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The Week of the ELD Pivot

It was just a matter of time, and apparently the time was the week of February 12. The debate has moved from whether the electronic logging device (ELD) mandate is affecting transportation to what we can do at the government level to alleviate those effects.


We might not have seen the peak of the ELD impact due to a delay in hard enforcement and temporary relief for agricultural commodity haulers, but the data show an obvious correlation between spot-market demand and the implementation. Yes, freight is unusually strong for Q1, but according to data, the ratio of loads to available trucks since mid-December has been consistently higher than at any point in 2017 except for the spike related to hurricanes Harvey and Irma. With the Polar Vortex that straddled the end of 2017 and beginning of 2018, this ratio – the Market Demand Index (MDI) – soared above the hurricane levels to a record high.


To be clear, the MDI was above the five-year average throughout 2017, so capacity was tight to begin with. However, with no recent major weather-related disruptions the MDI still sits at about 40 to 1 – more than three times the five-year average.


A shift in the debate


Until now, the industry has been divided, remaining officially at loggerheads over whether the ELD mandate should even continue. The Owner-Operator Independent Drivers Association and its allies have pressed every button to get relief from the ELD mandate itself; the American Trucking Associations, larger carriers and safety advocates have been steadfast on staying the course.


This fight technically isn’t over; OOIDA has a pending petition with the Federal Motor Carrier Safety Administration (FMCSA) to exempt carriers with no at-fault crashes from the ELD mandate. However, with opposition from ATA and others, that effort has little hope for success even with the endorsement of 25 members of Congress.


OOIDA apparently sees the writing on the wall. On February 13, the group filed a petition with DOT and FMCSA to change the hours-of-service (HOS) rules to allow commercial drivers to pause their 14-hour daily clock for up to three consecutive hours and also to eliminate the current 30-minute rest break. While OOIDA officials surely will protest any suggestion that this new approach means they are giving up the fight over ELDs, clearly, they are shifting gears.


Why does this matter? The OOIDA petition comes as larger carriers are saying similar things. At an annual meeting of truck stop operators on February 12, a Maverick Transportation official suggested that some relief from the 14-hour rule would be desirable, though he did not discuss any measures as significant as those proposed by OOIDA.


In the same session, Dave Manning – president of intermodal carrier TCW Inc. and, importantly, ATA’s current chairman – agreed that flexibility is needed, though he apparently didn’t address the 14-hour rule specifically. As reported by Fleet Owner, Manning said drivers need more flexibility, “especially the flexibility to rest when they need to rest.”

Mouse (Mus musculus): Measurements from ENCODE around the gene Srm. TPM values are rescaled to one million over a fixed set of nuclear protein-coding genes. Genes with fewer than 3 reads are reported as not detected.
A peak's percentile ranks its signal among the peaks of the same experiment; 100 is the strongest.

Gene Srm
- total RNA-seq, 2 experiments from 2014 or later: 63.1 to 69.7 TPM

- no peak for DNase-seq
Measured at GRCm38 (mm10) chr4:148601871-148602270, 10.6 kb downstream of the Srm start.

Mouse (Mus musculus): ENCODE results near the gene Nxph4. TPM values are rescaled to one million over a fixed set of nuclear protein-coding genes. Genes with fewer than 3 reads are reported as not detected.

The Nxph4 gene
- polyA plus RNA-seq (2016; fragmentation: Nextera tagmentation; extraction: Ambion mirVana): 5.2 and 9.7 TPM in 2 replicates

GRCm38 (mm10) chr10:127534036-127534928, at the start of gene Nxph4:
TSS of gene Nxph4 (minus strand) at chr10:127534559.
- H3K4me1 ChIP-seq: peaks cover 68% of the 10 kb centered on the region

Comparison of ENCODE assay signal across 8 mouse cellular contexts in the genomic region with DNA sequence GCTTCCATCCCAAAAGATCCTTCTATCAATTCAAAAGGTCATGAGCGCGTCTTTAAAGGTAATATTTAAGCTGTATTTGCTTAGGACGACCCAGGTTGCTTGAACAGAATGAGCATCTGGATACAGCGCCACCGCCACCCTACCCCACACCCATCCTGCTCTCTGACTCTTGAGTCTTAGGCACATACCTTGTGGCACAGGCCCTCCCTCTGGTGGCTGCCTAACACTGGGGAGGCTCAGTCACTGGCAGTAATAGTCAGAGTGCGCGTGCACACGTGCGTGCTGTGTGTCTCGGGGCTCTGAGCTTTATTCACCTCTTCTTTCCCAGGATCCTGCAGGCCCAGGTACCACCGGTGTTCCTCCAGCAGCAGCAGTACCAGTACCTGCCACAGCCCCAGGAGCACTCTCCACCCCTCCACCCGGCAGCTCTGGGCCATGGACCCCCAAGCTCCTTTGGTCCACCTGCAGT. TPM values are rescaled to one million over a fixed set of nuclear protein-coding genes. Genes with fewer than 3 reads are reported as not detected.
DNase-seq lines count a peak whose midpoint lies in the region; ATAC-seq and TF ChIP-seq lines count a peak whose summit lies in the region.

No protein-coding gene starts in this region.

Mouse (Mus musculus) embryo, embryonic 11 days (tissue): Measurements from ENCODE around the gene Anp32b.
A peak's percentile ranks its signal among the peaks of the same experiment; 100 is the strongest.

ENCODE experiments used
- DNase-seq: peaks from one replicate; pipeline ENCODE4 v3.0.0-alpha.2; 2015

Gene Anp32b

Manning is referring to an effort already underway in preliminary stages to consider changing the HOS rules to allow drivers to split their mandatory 10-hour rest the way they could for nearly 70 years before a rule change in the mid-2000s. FMCSA anticipates launching a one-year pilot study this summer.


ATA is on record seeking split rest flexibility, but it does not appear to have a position on the 14-hour rule. The association is unlikely to endorse OOIDA’s proposal, but at least the entire trucking industry believes HOS reform is needed. With a political regime in Washington receptive to regulatory reform, a broad industry consensus could lead to some compromise.


One-and-a-half-ish out of three ain’t bad, right?


The ELD mandate potentially affects productivity and capacity in three basic ways:

  • Transit times – Some trips that drivers could get away with completing in one shift now will require two shifts (or a second driver).
  • Dock delays – Without the strict compliance afforded by ELDs, drivers often could absorb some of the productivity impact of excessive detention and inefficient scheduling by shippers and receivers.
  • Labor drain – Clearly, some number of drivers have left and will leave the industry over ELDs. We don’t know the number yet, but it probably will have a significant impact on capacity, especially in the hot freight environment we see today.


None of the HOS reform proposals on the table directly affect the transit time issue, but that might be the least significant problem of the three for the supply chain as a whole.  OOIDA’s proposal directly addresses dock delays, which likely has a much broader impact on productivity. Moreover, in some sectors like refrigerated freight, detention and scheduling can create especially severe productivity problems.


By addressing the dock delay issue, the OOIDA proposal likely would reduce – though certainly not eliminate – the number of drivers exiting the market. Even on an expedited basis, no regulatory relief is realistic before 2019, so few drivers would wait around for it. On the other hand, with freight rates strong and wages following, many drivers might stick around for a while anyway.

The Week of the ELD Pivot

Avery Vise | February 15, 2018